2014 marks the tenth anniversary of Facebook. As the site sees a decline in its youth user base, Facebook continues to receive loads of attention from people speculating about its future and its effect on our lives. No one really seems to be taking the claim of two Princeton PhD candidates seriously that Facebook will fall completely in the next three years, but the future of Facebook is nevertheless uncharted territory.
Now with 1 billion users, Facebook is connecting the world in unprecedented ways. So even if Facebook is reaching the end of its “cool” days, it’s still a goldmine for the data nerd in all of us. Here are a few status updates on the world’s most popular social media site.
Facebook is impacting our moods….somehow.
A recent article in the New Yorker examines some of the conflicting data on how Facebook effects our emotions. One University of Michigan study asked participants about their mood and found that low spirits correlated with increased Facebook use. Other studies have linked Facebook use with envy and loneliness. (By now, many social media users have experienced the anxiety of FOMO.) On the other hand, some research argues that Facebook can boost our moods.
The major phenomena at odds seem to be “social comparison” vs. “social trust and engagement.” The author of the New Yorker article, Maria Konnikova, astutely points out that Facebook’s effect on users generally corresponds to how it’s being used. If we passively consume information in our news feed, we’re likely to feel left out. But Facebook makes sharing events in our lives incredibly easy, which has been shown to be psychologically beneficial.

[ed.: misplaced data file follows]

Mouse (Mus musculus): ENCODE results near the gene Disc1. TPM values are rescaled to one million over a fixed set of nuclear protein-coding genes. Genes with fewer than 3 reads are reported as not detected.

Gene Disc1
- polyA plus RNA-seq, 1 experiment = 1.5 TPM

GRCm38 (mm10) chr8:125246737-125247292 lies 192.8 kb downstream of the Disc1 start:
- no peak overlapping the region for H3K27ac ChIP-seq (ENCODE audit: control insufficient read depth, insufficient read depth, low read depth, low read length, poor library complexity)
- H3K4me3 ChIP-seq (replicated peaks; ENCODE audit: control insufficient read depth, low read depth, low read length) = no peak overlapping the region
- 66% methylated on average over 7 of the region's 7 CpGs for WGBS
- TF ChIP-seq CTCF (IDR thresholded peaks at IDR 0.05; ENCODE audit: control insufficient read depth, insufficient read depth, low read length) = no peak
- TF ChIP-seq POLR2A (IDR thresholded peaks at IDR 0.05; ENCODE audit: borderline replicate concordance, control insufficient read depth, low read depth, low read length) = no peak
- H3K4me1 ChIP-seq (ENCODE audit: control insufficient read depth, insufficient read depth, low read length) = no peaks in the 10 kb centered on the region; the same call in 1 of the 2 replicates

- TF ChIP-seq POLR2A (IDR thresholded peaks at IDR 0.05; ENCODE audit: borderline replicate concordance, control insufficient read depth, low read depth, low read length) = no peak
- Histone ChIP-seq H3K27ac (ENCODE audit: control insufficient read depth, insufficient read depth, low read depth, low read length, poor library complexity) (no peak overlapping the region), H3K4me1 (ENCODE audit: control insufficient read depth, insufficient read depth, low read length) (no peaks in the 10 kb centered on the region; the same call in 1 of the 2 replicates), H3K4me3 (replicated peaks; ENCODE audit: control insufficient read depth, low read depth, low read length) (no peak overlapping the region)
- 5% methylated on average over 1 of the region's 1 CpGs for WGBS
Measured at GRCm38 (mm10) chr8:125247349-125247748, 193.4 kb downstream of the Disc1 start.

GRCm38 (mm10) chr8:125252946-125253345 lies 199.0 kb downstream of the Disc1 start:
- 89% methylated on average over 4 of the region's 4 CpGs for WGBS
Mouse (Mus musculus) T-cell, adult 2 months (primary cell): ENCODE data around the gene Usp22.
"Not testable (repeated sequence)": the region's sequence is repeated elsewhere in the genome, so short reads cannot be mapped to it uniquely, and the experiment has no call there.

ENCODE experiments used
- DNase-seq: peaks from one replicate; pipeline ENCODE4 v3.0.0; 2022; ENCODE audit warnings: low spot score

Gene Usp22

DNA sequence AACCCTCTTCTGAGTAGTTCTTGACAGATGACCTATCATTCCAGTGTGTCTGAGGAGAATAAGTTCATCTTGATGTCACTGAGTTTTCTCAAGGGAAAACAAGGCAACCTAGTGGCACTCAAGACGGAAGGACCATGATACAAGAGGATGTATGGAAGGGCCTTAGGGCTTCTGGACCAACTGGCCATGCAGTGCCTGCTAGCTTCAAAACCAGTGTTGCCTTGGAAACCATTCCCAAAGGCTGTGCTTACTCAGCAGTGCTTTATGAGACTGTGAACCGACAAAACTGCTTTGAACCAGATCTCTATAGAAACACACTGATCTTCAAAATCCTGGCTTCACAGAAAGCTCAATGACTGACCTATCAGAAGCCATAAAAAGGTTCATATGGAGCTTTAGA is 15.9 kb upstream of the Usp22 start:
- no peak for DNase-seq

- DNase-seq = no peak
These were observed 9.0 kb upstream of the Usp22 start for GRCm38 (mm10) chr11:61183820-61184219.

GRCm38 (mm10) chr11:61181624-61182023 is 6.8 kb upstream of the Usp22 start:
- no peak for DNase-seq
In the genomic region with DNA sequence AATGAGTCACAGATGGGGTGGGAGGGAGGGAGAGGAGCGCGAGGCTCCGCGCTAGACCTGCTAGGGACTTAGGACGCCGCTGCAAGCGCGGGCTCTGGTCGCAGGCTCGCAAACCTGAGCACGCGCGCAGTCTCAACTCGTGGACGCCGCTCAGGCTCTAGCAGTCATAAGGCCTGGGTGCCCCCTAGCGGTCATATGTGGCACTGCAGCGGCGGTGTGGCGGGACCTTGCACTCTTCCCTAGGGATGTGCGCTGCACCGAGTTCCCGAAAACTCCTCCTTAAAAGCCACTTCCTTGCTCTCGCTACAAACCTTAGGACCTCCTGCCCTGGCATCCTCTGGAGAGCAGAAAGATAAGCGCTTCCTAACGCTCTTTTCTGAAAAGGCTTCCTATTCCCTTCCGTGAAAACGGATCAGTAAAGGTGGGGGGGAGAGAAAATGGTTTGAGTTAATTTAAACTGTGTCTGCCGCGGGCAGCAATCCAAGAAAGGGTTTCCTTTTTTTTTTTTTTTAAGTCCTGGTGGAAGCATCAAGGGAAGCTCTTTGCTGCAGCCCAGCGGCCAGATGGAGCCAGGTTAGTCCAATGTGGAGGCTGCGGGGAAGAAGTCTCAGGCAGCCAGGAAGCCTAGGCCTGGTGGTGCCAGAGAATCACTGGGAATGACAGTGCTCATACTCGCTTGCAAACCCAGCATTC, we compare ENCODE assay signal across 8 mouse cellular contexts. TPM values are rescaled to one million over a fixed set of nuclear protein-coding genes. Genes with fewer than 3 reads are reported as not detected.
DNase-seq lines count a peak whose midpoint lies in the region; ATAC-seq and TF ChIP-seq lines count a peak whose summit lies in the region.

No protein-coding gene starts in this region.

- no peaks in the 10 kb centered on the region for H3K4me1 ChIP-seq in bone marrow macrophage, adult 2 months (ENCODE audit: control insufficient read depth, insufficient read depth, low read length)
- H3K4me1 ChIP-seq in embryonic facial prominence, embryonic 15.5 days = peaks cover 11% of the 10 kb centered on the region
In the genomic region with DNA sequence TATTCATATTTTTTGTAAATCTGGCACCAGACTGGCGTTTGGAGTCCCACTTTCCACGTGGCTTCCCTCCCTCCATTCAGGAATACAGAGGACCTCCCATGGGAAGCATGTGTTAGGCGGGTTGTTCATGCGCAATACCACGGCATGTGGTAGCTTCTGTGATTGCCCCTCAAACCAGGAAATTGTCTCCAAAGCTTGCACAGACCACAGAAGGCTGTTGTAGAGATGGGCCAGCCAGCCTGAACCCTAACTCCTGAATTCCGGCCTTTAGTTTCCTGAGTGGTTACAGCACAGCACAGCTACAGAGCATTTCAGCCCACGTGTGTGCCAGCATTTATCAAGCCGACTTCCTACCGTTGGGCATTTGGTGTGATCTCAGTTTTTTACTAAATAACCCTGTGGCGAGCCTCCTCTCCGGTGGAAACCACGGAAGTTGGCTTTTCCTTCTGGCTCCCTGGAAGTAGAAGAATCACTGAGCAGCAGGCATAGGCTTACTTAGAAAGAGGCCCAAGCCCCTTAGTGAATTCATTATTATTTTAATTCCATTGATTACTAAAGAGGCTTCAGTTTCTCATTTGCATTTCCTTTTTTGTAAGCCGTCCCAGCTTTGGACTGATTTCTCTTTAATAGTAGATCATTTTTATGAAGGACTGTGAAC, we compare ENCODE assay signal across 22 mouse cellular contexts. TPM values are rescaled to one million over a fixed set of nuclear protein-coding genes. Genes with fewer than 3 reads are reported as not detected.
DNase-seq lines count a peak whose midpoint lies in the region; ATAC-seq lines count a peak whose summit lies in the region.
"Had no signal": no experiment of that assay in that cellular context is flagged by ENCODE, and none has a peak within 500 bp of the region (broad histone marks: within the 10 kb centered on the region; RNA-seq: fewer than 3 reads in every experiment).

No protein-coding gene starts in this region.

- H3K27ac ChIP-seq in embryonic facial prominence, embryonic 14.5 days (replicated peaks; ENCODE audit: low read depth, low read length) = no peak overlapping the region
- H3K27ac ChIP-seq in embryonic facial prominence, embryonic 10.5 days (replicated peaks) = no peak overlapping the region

Facebook shares highlights for its tenth anniversary.
If you look at an old Facebook screenshot, you may barely recognize the site. Aside from the website’s trademark blue and white design, it looks far different than it did the year after it launched. A lot of features have been added, virtually buried (remember poking?) or replaced.
A 10th anniversary timeline created by Facebook includes two features that have stuck around: the like button and the news feed. The newsfeed radically changed user experience, and sparked a lot of controversy when it was introduced in 2006. In the following years, the newsfeed has had a radical impact on how information is presented and consumed on the internet.
USA Today gives Facebook some advice.
Mark Zuckerberg is known to be a bit stubborn about certain things, but that doesn’t keep people from making their suggestions about where Facebook should go next. USA Today recently put forth their two cents worth, saying that the company should diversify, satisfy marketers, create specialized mobile apps, and focus on privacy concerns.
The last on the list may be vital if Facebook expects to keep its robust user base. One study attempting to predict the future of Facebook by looking at the essentially defunct site, Friendster, says that social media sites tend to lose their users in cascades. One incident will prompt a wave of people to leave, and the site’s value immediately declines for their friends. Harvard sociologist, Jason Kaufman predicts that a massive security breach might be the only thing big enough to make this happen to Facebook.